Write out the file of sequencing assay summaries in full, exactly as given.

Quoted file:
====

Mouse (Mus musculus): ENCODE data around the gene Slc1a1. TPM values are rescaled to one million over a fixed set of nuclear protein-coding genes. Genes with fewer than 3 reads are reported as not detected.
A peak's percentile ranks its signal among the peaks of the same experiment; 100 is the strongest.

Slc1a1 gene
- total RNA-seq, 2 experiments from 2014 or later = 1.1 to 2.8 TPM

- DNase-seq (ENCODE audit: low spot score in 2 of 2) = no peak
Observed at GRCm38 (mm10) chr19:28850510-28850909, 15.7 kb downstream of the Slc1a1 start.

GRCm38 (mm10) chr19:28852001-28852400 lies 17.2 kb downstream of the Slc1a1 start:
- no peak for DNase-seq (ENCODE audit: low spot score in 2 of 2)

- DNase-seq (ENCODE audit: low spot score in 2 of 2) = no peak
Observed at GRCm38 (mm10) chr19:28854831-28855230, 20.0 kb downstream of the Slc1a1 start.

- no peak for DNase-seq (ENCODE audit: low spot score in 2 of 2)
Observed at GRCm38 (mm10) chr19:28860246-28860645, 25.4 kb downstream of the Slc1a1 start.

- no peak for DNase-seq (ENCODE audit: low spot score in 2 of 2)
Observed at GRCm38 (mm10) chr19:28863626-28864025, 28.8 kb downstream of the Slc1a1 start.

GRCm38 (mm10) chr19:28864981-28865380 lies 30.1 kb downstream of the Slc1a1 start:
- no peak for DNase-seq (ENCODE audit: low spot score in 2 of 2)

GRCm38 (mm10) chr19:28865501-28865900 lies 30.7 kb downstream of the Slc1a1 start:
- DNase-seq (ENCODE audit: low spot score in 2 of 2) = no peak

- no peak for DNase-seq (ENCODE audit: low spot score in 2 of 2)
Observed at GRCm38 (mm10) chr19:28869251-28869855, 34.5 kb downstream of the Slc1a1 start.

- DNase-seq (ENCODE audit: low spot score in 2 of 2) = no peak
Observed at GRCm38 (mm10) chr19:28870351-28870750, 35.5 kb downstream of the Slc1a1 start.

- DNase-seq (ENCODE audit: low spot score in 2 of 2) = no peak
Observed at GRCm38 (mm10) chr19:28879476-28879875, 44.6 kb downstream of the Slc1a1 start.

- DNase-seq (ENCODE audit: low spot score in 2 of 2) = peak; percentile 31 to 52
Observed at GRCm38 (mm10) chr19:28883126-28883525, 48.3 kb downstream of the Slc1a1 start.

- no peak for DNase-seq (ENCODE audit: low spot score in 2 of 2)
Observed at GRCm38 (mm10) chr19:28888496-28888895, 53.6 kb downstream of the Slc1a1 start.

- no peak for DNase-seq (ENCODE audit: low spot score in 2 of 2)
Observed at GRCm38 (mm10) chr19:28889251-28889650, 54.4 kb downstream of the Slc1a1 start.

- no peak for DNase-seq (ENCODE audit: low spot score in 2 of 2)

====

Mouse (Mus musculus): ENCODE data around the gene Slc1a1. TPM values are rescaled to one million over a fixed set of nuclear protein-coding genes. Genes with fewer than 3 reads are reported as not detected.
A peak's percentile ranks its signal among the peaks of the same experiment; 100 is the strongest.

Slc1a1 gene
- total RNA-seq, 2 experiments from 2014 or later = 1.1 to 2.8 TPM

- DNase-seq (ENCODE audit: low spot score in 2 of 2) = no peak
Observed at GRCm38 (mm10) chr19:28850510-28850909, 15.7 kb downstream of the Slc1a1 start.

GRCm38 (mm10) chr19:28852001-28852400 lies 17.2 kb downstream of the Slc1a1 start:
- no peak for DNase-seq (ENCODE audit: low spot score in 2 of 2)

- DNase-seq (ENCODE audit: low spot score in 2 of 2) = no peak
Observed at GRCm38 (mm10) chr19:28854831-28855230, 20.0 kb downstream of the Slc1a1 start.

- no peak for DNase-seq (ENCODE audit: low spot score in 2 of 2)
Observed at GRCm38 (mm10) chr19:28860246-28860645, 25.4 kb downstream of the Slc1a1 start.

- no peak for DNase-seq (ENCODE audit: low spot score in 2 of 2)
Observed at GRCm38 (mm10) chr19:28863626-28864025, 28.8 kb downstream of the Slc1a1 start.

GRCm38 (mm10) chr19:28864981-28865380 lies 30.1 kb downstream of the Slc1a1 start:
- no peak for DNase-seq (ENCODE audit: low spot score in 2 of 2)

GRCm38 (mm10) chr19:28865501-28865900 lies 30.7 kb downstream of the Slc1a1 start:
- DNase-seq (ENCODE audit: low spot score in 2 of 2) = no peak

- no peak for DNase-seq (ENCODE audit: low spot score in 2 of 2)
Observed at GRCm38 (mm10) chr19:28869251-28869855, 34.5 kb downstream of the Slc1a1 start.

- DNase-seq (ENCODE audit: low spot score in 2 of 2) = no peak
Observed at GRCm38 (mm10) chr19:28870351-28870750, 35.5 kb downstream of the Slc1a1 start.

- DNase-seq (ENCODE audit: low spot score in 2 of 2) = no peak
Observed at GRCm38 (mm10) chr19:28879476-28879875, 44.6 kb downstream of the Slc1a1 start.

- DNase-seq (ENCODE audit: low spot score in 2 of 2) = peak; percentile 31 to 52
Observed at GRCm38 (mm10) chr19:28883126-28883525, 48.3 kb downstream of the Slc1a1 start.

- no peak for DNase-seq (ENCODE audit: low spot score in 2 of 2)
Observed at GRCm38 (mm10) chr19:28888496-28888895, 53.6 kb downstream of the Slc1a1 start.

- no peak for DNase-seq (ENCODE audit: low spot score in 2 of 2)
Observed at GRCm38 (mm10) chr19:28889251-28889650, 54.4 kb downstream of the Slc1a1 start.

- no peak for DNase-seq (ENCODE audit: low spot score in 2 of 2)